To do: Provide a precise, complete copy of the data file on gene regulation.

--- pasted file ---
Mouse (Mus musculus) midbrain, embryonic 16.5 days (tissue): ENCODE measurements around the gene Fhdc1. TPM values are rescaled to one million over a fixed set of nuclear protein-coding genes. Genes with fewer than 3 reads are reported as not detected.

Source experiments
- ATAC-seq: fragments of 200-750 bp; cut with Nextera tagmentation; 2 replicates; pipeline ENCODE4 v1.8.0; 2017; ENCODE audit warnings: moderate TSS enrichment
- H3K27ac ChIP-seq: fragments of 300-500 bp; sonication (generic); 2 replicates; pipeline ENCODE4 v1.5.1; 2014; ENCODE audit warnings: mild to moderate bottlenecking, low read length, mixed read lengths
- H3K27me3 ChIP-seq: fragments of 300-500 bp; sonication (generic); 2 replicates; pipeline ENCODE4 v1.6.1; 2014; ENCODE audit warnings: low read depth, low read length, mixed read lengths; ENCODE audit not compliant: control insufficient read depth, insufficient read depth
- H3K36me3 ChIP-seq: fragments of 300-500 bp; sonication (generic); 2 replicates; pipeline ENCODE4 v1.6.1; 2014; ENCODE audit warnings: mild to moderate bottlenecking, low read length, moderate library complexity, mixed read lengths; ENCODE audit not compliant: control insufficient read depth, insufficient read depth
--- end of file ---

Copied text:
Mouse (Mus musculus) midbrain, embryonic 16.5 days (tissue): ENCODE measurements around the gene Fhdc1. TPM values are rescaled to one million over a fixed set of nuclear protein-coding genes. Genes with fewer than 3 reads are reported as not detected.

Source experiments
- ATAC-seq: fragments of 200-750 bp; cut with Nextera tagmentation; 2 replicates; pipeline ENCODE4 v1.8.0; 2017; ENCODE audit warnings: moderate TSS enrichment
- H3K27ac ChIP-seq: fragments of 300-500 bp; sonication (generic); 2 replicates; pipeline ENCODE4 v1.5.1; 2014; ENCODE audit warnings: mild to moderate bottlenecking, low read length, mixed read lengths
- H3K27me3 ChIP-seq: fragments of 300-500 bp; sonication (generic); 2 replicates; pipeline ENCODE4 v1.6.1; 2014; ENCODE audit warnings: low read depth, low read length, mixed read lengths; ENCODE audit not compliant: control insufficient read depth, insufficient read depth
- H3K36me3 ChIP-seq: fragments of 300-500 bp; sonication (generic); 2 replicates; pipeline ENCODE4 v1.6.1; 2014; ENCODE audit warnings: mild to moderate bottlenecking, low read length, moderate library complexity, mixed read lengths; ENCODE audit not compliant: control insufficient read depth, insufficient read depth